In combing through some design websites (architect here), I came across this innovative concept for folding handlebars:
Why didn't anyone else think of this? My favorite part of the design is the lockable "ends". Very cool.
Here are the other concepts including the winner:
It is a nice idea, but I do have a couple of questions about it:
1: It needs some type of interlock mechanism so a glancing blow from a tree won't cause the handlebar to get knocked out of position and collapse. This interlock mechanism has to be tried and true. Handlebars get a surprising amount of stress, and sometimes exotic mechanisms are not made to deal with this.
2: The locking mechanism is interesting, but it provides no more protection than the Axa Basta frame-locks which lock a wheel in place. Of course, it will keep someone from riding off on it, but a thief in the US will just lift the bike up and chuck it in the back of a car or truck if its not secured to something immobile. The prototype used a round key lock, which most of them have been rendered obsolete by Bic Pen attacks. Instead, it needs a more modern lock cylinder. The usual Abloy variant lock would do fine, or perhaps an Evva 3KS/3KS+ cylinder.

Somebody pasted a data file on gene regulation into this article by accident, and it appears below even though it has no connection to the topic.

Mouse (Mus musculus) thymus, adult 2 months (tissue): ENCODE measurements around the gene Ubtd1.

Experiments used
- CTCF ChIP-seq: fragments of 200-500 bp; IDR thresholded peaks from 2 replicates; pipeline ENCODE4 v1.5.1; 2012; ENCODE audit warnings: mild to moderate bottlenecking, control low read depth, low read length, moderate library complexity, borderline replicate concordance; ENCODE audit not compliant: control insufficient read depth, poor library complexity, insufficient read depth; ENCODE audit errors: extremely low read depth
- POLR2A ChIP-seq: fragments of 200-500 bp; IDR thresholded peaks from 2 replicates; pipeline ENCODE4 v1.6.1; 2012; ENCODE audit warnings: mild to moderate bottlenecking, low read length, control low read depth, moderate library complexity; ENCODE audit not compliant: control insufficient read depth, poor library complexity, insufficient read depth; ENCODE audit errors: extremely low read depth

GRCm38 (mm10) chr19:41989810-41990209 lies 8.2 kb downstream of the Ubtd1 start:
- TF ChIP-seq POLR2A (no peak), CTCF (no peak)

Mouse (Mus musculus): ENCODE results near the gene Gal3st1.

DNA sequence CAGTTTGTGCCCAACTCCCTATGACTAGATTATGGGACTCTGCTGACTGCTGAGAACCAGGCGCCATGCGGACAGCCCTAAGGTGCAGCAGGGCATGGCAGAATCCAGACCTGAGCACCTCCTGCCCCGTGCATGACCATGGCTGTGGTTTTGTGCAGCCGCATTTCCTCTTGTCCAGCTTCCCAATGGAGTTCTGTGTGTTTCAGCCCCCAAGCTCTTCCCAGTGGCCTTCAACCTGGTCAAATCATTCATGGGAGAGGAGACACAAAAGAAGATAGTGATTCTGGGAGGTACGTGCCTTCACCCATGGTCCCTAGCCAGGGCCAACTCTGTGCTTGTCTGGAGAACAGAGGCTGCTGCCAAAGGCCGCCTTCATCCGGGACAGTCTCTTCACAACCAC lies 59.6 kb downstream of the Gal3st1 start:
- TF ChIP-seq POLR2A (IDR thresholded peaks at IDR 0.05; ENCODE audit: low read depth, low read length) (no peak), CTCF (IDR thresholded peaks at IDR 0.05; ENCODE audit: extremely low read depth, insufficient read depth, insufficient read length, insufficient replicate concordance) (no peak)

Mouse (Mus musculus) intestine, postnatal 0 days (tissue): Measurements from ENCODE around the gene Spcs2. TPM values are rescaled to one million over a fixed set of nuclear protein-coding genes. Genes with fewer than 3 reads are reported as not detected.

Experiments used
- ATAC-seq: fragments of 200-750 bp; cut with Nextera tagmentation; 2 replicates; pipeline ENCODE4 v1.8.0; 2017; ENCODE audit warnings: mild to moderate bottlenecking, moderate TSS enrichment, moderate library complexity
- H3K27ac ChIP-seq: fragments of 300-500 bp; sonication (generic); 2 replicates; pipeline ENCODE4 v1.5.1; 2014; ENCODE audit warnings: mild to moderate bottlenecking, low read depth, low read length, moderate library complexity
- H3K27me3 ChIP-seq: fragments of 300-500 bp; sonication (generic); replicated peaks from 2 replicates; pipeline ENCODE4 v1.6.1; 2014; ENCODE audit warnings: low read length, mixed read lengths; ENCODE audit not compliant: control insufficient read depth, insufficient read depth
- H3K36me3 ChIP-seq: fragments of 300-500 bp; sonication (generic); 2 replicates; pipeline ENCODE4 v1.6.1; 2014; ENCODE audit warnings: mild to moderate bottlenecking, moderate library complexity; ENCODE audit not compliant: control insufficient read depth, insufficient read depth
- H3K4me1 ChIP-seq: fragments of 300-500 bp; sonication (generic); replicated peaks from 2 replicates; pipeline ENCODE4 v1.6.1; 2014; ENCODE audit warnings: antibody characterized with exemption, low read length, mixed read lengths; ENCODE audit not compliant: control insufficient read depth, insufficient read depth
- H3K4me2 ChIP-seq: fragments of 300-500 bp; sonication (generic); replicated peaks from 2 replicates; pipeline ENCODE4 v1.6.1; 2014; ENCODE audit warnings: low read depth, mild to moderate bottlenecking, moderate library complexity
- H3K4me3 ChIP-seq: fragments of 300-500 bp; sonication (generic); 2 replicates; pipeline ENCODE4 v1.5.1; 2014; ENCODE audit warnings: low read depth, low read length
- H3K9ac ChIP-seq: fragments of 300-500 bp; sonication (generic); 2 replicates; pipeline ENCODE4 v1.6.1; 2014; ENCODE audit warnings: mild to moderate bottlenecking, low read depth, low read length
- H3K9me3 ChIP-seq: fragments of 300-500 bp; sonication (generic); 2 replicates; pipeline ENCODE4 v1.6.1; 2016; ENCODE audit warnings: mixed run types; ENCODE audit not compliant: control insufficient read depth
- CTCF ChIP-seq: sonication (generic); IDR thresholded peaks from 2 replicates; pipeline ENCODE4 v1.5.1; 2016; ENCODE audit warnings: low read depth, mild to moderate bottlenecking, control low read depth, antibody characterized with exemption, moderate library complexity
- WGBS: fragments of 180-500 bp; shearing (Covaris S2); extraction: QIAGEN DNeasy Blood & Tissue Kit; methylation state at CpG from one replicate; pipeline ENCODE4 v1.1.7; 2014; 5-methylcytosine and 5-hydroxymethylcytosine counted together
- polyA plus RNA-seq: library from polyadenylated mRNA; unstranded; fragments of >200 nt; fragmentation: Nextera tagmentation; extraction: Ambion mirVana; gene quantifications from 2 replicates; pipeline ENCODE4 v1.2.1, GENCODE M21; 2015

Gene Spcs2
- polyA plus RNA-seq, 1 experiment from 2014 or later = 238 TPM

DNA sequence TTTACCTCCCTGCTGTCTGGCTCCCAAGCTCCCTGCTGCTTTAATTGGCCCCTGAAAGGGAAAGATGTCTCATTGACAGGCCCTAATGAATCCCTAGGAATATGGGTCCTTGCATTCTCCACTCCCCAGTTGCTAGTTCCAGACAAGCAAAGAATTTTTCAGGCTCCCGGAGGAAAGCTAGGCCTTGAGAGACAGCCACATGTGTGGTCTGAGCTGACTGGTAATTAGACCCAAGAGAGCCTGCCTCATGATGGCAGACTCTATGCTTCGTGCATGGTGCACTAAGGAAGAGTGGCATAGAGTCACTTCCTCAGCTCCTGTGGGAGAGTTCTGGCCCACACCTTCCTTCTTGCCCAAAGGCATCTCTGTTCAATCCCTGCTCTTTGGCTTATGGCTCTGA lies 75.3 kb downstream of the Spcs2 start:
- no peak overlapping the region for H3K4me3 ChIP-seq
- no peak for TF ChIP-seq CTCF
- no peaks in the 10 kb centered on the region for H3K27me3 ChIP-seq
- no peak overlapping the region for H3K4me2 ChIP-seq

I'd want to see a good number of reviews before considering such. From reputable sources.
With quill stems and a hex key you can overcome the storage problem by turning the bars sideways.
Interesting idea, but as others noted the lock does nothing to prevent a thief from tossing it in a vehicle and driving off. My 1972 Raleigh Superbe has a locking fork, but since it weighs almost 50# it's much more difficult to toss. :)
Originally Posted by arkiemark
N.B. I don't rely on the fork lock, but use a Kryptonite lock.
I like it. Bit of extra security,and would prevent a thief from stripping your controls/bars.